Some of the steps on the older parts of the walking track were made 500mm wide instead of 1000mm which is our current standard. In order to make all of the track sections uniform, we have been widening existing steps. To conserve timber, rather than removing the existing step timber, we have chosen to add side pieces to each step.
The job is a little like putting together a puzzle, because each step extension is a little different. The first job is cleaning up each step and digging out the area to be enlarged.
Although 500mm of new timber is being added to each step, in order to maintain proper alignment of the steps, it is necessary to measure each one and cut the new side pieces to shape. The measurements of each new board were recorded and we then cut the timber.
We took the new boards back up to the track and installed each one.
Each new board was pegged and nailed in place and the result is almost a brand new set of steps which will make walking on them easier!
Weta Box Platform
Just down the track from the DoEHA hut, wishing well and chessboard, we installed a weta hotel on an old fencepost. The hotel almost always has a group of wetas that visitors can take a look at.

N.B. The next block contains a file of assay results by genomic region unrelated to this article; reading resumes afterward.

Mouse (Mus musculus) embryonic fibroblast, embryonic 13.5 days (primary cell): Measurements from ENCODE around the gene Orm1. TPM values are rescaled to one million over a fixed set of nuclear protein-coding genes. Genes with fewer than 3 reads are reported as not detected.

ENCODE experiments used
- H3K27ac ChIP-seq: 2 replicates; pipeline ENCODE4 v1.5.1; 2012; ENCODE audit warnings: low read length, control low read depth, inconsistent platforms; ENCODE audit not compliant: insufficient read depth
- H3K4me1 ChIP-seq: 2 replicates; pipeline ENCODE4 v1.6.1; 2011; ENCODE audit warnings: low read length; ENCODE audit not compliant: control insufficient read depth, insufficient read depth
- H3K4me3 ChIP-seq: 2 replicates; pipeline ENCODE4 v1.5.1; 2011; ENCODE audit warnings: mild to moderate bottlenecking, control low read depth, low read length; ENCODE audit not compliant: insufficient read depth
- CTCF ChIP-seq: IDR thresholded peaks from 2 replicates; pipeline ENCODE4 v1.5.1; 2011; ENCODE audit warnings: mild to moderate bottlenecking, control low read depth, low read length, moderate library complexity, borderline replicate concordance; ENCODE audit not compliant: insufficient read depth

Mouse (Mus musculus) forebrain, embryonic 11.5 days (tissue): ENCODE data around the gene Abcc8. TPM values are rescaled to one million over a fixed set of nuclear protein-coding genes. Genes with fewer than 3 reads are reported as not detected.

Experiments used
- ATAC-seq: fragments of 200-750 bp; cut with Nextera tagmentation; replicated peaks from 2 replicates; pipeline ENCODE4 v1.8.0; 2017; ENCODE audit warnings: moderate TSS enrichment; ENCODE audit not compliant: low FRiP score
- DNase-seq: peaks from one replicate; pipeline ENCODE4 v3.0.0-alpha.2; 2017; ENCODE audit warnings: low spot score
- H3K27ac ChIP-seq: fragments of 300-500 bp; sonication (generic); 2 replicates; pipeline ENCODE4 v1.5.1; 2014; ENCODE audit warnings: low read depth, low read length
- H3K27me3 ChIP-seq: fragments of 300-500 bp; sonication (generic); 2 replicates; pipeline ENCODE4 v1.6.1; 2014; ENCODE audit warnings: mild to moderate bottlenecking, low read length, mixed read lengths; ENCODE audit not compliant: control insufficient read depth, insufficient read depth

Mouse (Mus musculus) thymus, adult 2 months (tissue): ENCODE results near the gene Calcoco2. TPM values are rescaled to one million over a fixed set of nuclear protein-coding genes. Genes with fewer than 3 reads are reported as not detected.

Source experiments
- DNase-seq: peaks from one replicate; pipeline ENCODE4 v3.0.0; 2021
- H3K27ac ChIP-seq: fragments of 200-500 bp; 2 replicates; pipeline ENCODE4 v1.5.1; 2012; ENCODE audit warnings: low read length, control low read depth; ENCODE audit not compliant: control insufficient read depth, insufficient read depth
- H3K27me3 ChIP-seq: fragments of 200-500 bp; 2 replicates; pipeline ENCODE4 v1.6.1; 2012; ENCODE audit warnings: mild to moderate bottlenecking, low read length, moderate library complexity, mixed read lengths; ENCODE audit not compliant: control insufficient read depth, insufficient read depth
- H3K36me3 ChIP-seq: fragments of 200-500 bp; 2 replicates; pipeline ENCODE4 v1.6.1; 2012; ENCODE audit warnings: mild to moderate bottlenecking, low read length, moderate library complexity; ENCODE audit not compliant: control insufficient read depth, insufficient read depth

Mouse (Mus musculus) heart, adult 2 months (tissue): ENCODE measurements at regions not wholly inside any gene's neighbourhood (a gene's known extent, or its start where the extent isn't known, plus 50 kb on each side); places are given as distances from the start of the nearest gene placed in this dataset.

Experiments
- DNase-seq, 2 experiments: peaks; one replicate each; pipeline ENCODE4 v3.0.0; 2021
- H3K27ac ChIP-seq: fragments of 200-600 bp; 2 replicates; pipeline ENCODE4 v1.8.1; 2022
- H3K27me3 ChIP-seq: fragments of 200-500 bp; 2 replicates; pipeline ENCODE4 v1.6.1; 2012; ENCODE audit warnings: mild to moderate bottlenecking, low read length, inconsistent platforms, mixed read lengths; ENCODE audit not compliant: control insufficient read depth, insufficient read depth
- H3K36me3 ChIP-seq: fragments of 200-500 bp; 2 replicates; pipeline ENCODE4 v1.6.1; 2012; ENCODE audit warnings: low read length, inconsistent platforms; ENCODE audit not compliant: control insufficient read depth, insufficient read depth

The access to the fence post however can be difficult, especially in bad weather. Visitors had to walk down a slippery slope and avoid some vegetation.
We asked a team to come up with a solution that would protect the wetas and provide a safe access for visitors. After some discussion they decided to move the weta hotel—post and all—to a more central place but still out of the way of the track and build a small platform where visitors could inspect the wetas.
This involved digging a new hole for the fence post.
We decided to build the platform out of an old shipping pallet which would be planked over. Part of the team stayed on site to clear the area and dig out a step down from the track to the platform while others went down to prepare the pallet and cut the timber for the top boards.
They then carried the materials back to the site.
Throughout the process, we kept checking to make sure the resident wetas were happy
Once the post was moved to the new location, the step and platform were then installed.
And the top planks were nailed in place.
The result is a great improvement. We hope to have some educational signs about wetas installed nearby in the future.